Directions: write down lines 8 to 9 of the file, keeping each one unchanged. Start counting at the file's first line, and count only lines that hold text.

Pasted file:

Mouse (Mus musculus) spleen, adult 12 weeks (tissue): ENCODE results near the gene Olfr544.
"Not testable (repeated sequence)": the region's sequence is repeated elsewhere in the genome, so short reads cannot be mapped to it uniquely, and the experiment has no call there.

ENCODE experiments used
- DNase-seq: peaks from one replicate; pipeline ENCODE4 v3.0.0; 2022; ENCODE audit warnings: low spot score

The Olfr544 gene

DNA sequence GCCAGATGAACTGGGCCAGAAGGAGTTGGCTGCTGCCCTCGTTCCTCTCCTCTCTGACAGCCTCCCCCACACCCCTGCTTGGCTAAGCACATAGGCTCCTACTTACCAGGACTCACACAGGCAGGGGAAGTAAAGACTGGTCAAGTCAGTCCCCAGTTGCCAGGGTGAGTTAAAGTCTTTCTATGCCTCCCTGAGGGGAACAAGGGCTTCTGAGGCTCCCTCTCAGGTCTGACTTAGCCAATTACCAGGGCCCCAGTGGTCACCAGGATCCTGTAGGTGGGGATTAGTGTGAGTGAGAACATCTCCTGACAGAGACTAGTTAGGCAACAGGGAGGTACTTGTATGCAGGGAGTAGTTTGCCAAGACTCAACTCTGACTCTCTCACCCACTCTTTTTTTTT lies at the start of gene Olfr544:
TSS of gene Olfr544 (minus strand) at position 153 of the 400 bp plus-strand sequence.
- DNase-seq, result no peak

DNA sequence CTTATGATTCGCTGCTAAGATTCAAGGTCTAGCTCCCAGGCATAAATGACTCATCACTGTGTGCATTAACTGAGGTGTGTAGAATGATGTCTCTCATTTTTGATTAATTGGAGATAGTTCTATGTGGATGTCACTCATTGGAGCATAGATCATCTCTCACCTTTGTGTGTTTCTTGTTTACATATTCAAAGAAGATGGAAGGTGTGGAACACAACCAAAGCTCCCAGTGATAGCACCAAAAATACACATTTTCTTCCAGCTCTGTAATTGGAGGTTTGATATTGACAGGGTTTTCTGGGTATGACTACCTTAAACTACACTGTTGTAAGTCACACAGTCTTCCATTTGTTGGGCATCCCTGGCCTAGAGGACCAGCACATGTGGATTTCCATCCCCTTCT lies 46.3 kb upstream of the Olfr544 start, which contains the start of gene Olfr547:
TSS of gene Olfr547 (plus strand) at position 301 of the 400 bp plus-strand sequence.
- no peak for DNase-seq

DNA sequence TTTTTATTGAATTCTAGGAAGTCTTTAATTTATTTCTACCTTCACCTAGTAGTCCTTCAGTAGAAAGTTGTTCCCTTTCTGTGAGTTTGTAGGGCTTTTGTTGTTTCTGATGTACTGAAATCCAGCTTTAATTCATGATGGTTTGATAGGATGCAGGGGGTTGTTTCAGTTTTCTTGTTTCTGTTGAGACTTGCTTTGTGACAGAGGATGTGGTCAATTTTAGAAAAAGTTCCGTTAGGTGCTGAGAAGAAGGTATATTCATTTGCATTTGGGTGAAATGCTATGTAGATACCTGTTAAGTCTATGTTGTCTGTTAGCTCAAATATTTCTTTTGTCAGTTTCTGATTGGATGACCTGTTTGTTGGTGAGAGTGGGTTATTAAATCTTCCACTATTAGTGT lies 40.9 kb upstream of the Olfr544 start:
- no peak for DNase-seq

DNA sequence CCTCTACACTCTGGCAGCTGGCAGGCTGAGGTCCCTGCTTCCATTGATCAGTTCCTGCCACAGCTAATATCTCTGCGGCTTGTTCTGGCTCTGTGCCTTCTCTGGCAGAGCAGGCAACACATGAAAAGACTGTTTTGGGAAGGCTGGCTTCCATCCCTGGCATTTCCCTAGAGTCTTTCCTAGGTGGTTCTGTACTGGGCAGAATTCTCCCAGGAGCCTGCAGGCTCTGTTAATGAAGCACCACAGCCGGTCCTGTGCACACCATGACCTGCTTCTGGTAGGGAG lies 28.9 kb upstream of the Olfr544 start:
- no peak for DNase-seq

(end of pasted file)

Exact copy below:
- DNase-seq, result no peak

DNA sequence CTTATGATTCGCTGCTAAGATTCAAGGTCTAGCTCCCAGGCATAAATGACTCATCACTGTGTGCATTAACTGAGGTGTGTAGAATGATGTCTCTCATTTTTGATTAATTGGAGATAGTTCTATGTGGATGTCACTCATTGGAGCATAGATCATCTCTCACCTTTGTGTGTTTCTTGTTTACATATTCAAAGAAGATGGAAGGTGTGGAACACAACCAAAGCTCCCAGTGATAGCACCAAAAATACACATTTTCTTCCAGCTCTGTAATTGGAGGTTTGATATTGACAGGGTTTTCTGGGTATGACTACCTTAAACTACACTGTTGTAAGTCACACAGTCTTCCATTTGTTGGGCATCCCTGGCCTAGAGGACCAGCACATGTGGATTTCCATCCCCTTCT lies 46.3 kb upstream of the Olfr544 start, which contains the start of gene Olfr547: